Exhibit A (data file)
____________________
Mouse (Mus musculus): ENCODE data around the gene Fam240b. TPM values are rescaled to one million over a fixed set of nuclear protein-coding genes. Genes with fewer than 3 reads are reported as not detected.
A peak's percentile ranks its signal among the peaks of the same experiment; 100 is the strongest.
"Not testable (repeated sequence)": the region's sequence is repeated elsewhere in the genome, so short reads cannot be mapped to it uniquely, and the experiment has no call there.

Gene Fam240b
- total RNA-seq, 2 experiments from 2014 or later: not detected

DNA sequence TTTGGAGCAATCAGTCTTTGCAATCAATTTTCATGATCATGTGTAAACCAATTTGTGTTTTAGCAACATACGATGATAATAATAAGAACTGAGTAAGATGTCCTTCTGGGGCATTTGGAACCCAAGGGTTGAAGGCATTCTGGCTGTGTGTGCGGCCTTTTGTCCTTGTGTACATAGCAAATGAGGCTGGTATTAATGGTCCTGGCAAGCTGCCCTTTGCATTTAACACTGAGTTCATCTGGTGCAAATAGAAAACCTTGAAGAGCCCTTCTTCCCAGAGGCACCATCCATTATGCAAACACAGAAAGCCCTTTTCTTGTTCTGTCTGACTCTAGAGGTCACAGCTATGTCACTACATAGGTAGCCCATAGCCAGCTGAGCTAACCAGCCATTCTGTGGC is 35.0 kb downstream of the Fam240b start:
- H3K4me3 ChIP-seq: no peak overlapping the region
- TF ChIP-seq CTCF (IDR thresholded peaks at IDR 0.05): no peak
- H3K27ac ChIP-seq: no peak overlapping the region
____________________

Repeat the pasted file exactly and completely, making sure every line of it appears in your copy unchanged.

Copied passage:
Mouse (Mus musculus): ENCODE data around the gene Fam240b. TPM values are rescaled to one million over a fixed set of nuclear protein-coding genes. Genes with fewer than 3 reads are reported as not detected.
A peak's percentile ranks its signal among the peaks of the same experiment; 100 is the strongest.
"Not testable (repeated sequence)": the region's sequence is repeated elsewhere in the genome, so short reads cannot be mapped to it uniquely, and the experiment has no call there.

Gene Fam240b
- total RNA-seq, 2 experiments from 2014 or later: not detected

DNA sequence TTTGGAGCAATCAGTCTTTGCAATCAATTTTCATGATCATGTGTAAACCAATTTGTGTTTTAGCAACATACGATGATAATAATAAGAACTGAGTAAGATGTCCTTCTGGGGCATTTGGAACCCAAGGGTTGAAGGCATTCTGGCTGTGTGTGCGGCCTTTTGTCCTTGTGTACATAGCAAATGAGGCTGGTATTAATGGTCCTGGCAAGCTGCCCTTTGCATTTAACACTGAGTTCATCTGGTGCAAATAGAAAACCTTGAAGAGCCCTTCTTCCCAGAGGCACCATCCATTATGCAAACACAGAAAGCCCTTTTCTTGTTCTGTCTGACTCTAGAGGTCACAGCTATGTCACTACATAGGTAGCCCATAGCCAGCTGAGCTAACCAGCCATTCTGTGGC is 35.0 kb downstream of the Fam240b start:
- H3K4me3 ChIP-seq: no peak overlapping the region
- TF ChIP-seq CTCF (IDR thresholded peaks at IDR 0.05): no peak
- H3K27ac ChIP-seq: no peak overlapping the region